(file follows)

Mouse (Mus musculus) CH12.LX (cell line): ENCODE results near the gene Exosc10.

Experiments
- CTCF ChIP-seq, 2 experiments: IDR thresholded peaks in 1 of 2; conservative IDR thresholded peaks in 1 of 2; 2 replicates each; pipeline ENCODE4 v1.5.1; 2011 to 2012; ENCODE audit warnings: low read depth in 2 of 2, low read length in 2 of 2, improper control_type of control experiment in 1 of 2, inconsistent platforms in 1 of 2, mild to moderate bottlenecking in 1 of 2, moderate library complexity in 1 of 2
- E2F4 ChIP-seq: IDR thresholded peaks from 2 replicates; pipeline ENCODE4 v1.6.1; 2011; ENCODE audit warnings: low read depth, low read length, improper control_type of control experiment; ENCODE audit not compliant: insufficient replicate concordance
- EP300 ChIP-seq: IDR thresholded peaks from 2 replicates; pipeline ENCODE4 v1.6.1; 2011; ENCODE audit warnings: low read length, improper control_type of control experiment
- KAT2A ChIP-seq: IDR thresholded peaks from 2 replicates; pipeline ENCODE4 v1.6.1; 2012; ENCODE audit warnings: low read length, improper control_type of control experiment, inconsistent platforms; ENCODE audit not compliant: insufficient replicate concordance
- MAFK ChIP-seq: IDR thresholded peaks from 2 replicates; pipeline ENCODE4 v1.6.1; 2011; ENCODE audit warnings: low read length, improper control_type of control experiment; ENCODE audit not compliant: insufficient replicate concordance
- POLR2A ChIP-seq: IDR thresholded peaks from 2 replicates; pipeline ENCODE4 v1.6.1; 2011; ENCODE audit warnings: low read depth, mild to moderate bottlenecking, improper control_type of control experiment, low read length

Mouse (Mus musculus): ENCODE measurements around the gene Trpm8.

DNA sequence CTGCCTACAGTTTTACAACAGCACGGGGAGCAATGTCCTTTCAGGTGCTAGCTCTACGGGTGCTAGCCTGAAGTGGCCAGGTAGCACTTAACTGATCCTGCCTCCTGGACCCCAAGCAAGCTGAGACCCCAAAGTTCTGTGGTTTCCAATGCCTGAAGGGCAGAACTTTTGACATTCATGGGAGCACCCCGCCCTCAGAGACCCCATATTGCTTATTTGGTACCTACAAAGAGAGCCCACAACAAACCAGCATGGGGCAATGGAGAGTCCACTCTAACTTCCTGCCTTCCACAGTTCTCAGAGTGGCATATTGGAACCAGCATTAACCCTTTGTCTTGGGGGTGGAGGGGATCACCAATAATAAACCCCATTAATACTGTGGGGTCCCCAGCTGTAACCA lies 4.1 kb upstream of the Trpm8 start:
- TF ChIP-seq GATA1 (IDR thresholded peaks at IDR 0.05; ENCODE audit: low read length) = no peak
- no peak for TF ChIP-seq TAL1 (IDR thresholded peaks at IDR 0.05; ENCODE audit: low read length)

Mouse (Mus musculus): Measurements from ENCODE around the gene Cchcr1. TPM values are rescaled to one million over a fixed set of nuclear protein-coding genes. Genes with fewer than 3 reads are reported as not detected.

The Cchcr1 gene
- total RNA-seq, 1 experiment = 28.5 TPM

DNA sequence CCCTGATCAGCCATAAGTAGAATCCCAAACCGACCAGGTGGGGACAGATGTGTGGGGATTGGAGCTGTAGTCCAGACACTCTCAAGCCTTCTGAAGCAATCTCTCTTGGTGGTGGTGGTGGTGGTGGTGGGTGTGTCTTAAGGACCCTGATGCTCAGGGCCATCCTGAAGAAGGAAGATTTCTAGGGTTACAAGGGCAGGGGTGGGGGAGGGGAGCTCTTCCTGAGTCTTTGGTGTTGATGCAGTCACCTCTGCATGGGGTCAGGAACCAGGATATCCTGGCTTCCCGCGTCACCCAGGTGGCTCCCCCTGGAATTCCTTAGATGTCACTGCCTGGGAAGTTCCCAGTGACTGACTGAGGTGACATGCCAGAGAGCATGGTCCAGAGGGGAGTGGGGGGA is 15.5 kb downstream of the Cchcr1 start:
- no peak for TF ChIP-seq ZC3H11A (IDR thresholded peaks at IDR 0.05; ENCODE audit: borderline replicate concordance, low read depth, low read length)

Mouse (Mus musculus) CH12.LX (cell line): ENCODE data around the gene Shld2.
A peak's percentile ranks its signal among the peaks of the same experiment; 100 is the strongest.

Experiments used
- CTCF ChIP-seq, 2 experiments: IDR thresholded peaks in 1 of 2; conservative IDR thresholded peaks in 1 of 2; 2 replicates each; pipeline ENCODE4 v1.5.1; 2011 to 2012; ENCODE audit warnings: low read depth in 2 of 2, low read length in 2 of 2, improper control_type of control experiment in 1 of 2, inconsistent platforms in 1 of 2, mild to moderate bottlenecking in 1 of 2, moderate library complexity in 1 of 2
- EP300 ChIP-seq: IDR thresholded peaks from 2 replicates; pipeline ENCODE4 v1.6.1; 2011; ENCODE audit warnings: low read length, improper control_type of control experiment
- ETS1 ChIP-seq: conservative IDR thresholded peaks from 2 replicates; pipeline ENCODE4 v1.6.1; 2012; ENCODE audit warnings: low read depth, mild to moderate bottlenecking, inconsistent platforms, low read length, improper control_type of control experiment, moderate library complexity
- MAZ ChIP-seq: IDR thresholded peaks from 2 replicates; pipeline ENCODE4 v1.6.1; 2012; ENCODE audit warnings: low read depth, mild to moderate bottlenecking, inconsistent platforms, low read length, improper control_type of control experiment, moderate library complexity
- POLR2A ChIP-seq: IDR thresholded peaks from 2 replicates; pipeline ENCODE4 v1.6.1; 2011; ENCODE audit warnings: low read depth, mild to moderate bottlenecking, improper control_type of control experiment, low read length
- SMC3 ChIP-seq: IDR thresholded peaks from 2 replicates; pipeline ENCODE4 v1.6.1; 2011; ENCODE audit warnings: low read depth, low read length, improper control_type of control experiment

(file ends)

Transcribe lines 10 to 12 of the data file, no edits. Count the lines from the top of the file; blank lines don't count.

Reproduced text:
DNA sequence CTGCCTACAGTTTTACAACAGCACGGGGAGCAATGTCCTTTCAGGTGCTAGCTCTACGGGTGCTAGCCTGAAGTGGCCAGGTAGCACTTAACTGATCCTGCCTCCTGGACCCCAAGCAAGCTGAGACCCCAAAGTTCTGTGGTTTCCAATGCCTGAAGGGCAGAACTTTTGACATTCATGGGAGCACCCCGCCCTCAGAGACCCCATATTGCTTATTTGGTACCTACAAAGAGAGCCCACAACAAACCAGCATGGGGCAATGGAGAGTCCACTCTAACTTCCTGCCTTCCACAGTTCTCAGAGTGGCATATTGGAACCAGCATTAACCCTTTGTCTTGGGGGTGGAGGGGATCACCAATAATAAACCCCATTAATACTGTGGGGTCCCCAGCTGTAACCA lies 4.1 kb upstream of the Trpm8 start:
- TF ChIP-seq GATA1 (IDR thresholded peaks at IDR 0.05; ENCODE audit: low read length) = no peak
- no peak for TF ChIP-seq TAL1 (IDR thresholded peaks at IDR 0.05; ENCODE audit: low read length)